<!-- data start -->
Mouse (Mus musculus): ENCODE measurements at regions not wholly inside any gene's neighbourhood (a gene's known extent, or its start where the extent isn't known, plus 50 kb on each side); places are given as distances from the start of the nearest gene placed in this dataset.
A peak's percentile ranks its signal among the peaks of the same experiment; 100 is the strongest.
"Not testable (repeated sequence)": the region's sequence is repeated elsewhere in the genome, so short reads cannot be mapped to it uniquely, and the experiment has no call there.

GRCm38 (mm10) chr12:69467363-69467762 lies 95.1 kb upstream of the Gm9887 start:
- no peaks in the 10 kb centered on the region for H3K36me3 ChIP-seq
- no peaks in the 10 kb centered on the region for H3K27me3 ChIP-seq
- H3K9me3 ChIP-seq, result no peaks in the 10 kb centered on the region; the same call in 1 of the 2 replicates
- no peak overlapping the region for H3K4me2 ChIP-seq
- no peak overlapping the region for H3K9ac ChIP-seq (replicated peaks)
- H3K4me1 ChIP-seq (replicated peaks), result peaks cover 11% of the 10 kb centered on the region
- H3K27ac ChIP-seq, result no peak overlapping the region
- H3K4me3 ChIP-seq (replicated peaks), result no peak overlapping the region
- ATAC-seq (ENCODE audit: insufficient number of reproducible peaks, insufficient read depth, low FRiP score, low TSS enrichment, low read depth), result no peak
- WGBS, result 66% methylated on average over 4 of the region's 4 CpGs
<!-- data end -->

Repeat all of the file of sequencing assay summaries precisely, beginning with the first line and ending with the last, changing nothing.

Mouse (Mus musculus): ENCODE measurements at regions not wholly inside any gene's neighbourhood (a gene's known extent, or its start where the extent isn't known, plus 50 kb on each side); places are given as distances from the start of the nearest gene placed in this dataset.
A peak's percentile ranks its signal among the peaks of the same experiment; 100 is the strongest.
"Not testable (repeated sequence)": the region's sequence is repeated elsewhere in the genome, so short reads cannot be mapped to it uniquely, and the experiment has no call there.

GRCm38 (mm10) chr12:69467363-69467762 lies 95.1 kb upstream of the Gm9887 start:
- no peaks in the 10 kb centered on the region for H3K36me3 ChIP-seq
- no peaks in the 10 kb centered on the region for H3K27me3 ChIP-seq
- H3K9me3 ChIP-seq, result no peaks in the 10 kb centered on the region; the same call in 1 of the 2 replicates
- no peak overlapping the region for H3K4me2 ChIP-seq
- no peak overlapping the region for H3K9ac ChIP-seq (replicated peaks)
- H3K4me1 ChIP-seq (replicated peaks), result peaks cover 11% of the 10 kb centered on the region
- H3K27ac ChIP-seq, result no peak overlapping the region
- H3K4me3 ChIP-seq (replicated peaks), result no peak overlapping the region
- ATAC-seq (ENCODE audit: insufficient number of reproducible peaks, insufficient read depth, low FRiP score, low TSS enrichment, low read depth), result no peak
- WGBS, result 66% methylated on average over 4 of the region's 4 CpGs